Originally published March 15 in PQ Monthly.
Erin Rook, PQ Monthly
Sasha Buchert is one lucky lady. Not only does she get paid to do work she is passionate about, she recently broke ground as the first openly transgender person appointed to a state advisory board.
She had initially applied for an appointment on the newly created Oregon Health Authority Task Force. Buchert, 45, didn’t make the cut, but her resume stayed on file. When a vacancy opened up on the Oregon State Hospital Advisory Board, she was recommended for the position, and ultimately appointed by Gov. John Kitzhaber.
“It was definitely a little bit of a surprise,” she says. “I feel honored, and it’s definitely going to be a challenge.”
Buchert, who works as the communications manager for Basic Rights Oregon, says she was unaware of her apparent trailblazing status until a member of the media brought it up. And even then, she found it hard to believe she was the first.
“It came to my attention because somebody from Willamette Week contacted me. He asked me if I was the first transgender person [to be appointed]. I told him I didn’t think so. I figured Laura Calvo or somebody would have served on a board at some point,” Buchert says. But a check with the Governor’s office confirmed it. “It’s an honor for sure if that’s true. But it’s kind of sad that in 2012 I’m the first.”
The work of the committee — reviewing the laws and regulations that impact safety, patient care, and security at the psychiatric hospital and making recommendations for improvements — sits at the intersection of Buchert’s experiences, making it a clear fit.
“It dovetails nicely with the advocacy experience I have working at the hospital. I care deeply about mental health and having access to appropriate healthcare,” Buchert says. “It also dovetails pretty nicely with the advocacy work I’ve been doing with Basic Rights Oregon’s trans justice working group, working to remove healthcare exclusions for trans Oregonians.”
Buchert graduated from Willamette University’s law school in 2005 and spent a year working as an advocate for OSH patients through the Oregon Advocacy Center. Though not currently practicing law, she sits on BRO’s legal advisory group and has given presentations on the organization’s Know Your Rights Guide.
“I think that [law] is something that’s a lifetime career for me. Eventually I’d like to branch off a little bit more and I guess I’ll cross that bridge when I come to it. I am really enjoying the work I’m doing right now with BRO,” Buchert says, adding that she would love to integrate her communications and legal skills into a profession.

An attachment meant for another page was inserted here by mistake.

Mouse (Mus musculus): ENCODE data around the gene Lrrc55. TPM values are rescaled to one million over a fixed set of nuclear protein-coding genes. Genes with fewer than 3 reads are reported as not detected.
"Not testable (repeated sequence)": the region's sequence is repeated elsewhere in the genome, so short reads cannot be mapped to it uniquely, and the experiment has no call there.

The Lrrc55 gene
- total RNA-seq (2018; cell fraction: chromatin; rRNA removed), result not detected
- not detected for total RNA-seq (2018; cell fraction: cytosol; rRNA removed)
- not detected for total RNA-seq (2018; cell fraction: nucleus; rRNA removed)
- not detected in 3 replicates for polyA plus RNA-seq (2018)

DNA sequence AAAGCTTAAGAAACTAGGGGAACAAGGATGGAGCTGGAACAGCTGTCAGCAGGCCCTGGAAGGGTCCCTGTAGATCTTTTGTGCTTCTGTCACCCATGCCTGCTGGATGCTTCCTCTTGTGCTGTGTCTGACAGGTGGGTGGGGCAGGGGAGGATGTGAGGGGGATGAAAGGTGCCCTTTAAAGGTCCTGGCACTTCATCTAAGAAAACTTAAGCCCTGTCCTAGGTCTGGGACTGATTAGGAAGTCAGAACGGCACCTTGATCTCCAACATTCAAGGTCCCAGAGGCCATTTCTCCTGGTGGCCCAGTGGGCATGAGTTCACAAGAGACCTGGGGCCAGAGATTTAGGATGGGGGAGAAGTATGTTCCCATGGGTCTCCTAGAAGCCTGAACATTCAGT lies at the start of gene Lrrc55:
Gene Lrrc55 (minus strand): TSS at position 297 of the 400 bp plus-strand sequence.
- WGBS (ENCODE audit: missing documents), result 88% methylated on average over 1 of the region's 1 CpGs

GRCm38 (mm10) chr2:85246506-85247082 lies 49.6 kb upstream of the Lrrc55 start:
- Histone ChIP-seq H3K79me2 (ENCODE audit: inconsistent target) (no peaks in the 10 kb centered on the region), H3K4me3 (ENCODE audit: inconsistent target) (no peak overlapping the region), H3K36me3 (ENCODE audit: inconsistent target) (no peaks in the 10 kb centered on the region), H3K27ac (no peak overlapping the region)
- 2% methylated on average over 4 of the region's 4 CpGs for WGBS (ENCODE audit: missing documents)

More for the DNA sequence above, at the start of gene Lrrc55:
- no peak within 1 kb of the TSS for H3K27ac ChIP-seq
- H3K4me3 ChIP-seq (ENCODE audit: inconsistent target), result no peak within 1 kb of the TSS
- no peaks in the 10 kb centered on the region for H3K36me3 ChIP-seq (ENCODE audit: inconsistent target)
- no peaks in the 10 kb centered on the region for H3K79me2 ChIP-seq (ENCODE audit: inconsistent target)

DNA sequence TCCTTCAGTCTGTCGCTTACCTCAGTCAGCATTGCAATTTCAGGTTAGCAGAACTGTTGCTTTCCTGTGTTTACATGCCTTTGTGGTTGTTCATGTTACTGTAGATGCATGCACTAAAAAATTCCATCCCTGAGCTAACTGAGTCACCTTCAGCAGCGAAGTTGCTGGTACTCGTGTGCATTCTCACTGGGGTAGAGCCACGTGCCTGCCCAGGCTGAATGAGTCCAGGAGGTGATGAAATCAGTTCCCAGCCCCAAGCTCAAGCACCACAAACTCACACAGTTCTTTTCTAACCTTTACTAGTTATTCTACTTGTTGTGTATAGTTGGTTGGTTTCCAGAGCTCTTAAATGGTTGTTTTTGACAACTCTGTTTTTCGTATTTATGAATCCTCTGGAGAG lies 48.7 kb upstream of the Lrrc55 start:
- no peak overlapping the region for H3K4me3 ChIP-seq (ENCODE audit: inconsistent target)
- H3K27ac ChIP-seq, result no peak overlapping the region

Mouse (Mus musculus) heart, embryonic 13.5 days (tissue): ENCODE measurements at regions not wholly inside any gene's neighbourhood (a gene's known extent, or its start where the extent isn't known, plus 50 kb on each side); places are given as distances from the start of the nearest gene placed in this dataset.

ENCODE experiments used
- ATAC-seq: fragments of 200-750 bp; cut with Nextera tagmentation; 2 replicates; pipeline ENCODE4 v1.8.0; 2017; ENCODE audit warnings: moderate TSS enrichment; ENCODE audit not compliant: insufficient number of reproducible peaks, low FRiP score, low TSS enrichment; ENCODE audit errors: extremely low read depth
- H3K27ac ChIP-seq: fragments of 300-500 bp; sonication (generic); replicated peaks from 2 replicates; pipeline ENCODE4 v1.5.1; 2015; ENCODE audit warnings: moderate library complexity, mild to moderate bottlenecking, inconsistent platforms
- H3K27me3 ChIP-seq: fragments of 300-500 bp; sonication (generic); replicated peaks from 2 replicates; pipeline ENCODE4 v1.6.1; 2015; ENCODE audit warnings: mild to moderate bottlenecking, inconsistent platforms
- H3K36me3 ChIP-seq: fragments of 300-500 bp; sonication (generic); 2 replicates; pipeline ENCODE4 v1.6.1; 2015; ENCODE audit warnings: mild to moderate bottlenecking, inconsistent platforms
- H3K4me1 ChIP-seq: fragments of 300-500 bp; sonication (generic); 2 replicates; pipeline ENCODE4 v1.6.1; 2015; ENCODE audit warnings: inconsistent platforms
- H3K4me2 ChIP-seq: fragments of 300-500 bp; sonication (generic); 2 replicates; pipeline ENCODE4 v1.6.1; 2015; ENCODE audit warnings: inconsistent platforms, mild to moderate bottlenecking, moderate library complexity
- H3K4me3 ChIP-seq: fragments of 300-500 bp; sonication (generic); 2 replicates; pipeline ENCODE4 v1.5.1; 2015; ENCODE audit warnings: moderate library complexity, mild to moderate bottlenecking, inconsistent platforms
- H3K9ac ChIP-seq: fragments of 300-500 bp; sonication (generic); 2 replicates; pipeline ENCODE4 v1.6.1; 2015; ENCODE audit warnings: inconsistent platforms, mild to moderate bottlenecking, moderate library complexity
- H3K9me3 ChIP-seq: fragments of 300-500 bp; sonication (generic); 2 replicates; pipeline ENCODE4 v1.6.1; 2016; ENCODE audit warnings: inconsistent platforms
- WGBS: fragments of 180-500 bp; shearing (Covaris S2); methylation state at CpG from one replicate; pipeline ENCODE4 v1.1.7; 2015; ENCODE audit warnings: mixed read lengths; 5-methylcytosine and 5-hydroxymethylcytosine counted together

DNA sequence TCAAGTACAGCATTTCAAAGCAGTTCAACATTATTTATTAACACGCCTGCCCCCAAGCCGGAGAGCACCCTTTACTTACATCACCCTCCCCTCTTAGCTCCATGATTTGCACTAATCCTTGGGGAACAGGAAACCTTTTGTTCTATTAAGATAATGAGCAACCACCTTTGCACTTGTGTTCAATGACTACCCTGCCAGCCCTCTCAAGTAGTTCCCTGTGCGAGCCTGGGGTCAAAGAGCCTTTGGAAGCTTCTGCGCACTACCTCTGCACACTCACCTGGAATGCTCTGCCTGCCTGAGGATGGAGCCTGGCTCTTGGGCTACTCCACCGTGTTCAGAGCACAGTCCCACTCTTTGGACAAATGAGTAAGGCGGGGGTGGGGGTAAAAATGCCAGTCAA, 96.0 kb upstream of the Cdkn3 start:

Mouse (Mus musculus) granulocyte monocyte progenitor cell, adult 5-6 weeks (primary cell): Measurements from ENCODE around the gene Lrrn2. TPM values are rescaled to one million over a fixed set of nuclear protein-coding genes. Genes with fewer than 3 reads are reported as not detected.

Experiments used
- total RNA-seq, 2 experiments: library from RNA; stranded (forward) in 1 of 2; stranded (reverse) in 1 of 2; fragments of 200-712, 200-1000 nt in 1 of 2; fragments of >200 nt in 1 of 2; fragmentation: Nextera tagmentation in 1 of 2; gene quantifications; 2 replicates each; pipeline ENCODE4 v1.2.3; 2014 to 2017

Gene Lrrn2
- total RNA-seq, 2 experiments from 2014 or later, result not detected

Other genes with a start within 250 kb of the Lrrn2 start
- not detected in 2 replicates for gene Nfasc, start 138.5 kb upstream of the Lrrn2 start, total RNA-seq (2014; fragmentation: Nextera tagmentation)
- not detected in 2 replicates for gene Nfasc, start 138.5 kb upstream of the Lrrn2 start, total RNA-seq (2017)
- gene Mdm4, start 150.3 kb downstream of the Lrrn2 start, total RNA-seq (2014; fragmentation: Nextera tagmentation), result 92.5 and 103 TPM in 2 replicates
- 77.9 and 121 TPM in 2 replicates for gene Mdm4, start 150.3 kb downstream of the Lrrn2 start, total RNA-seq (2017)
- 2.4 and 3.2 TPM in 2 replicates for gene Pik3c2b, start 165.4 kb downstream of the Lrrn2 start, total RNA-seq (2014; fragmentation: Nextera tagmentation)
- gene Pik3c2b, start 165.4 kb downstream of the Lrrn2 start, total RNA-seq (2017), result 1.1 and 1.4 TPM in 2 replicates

She clearly has an iron in both those fires.
In addition to her work with BRO and the advisory board, Buchert volunteers with Q Center as a liaison between Q Center and Gender Queery, a monthly support group open to anyone interested in talking about gender-related issues, and is a member of Q Patrol.
She also maintains Resources PDX on the center’s website, which provides health and other resources for transgender and gender non-conforming folk sand hosts KBOO’s queer radio show “OUTLOUD.”
Through all of these community engagements, she has chosen to be out. But she realizes not everyone can be.
“It’s two-pronged issue right? I do feel like there’s a responsibility to be out. I’m proud and I think being transgender is beautiful,” Buchert says. “[But] even in the People’s Republic of Portland, it can be a very hostile situation, especially for children and students. I wouldn’t begrudge anyone for not coming out.”
Still, she believes the community needs more leaders like Janet Mock (the People.com editor who recently publicly came out as transgender). Or, one could easily argue, like Buchert. Out LGBTQ people play an important role in changing hearts and minds, she says, by letting people know “we are your family, your neighbors, [and] your friends.”
“Doing this work has been extremely empowering for me and it has enabled me to transition a lot faster than I would haven been able to without doing this work,” Buchert says. “The more of this work I do, the more confident and comfortable I have felt about who I am, and proud of who I am. [Seeing] my struggle as part of a larger struggle — it’s a human rights struggle. It helps forge understandings of other struggles.”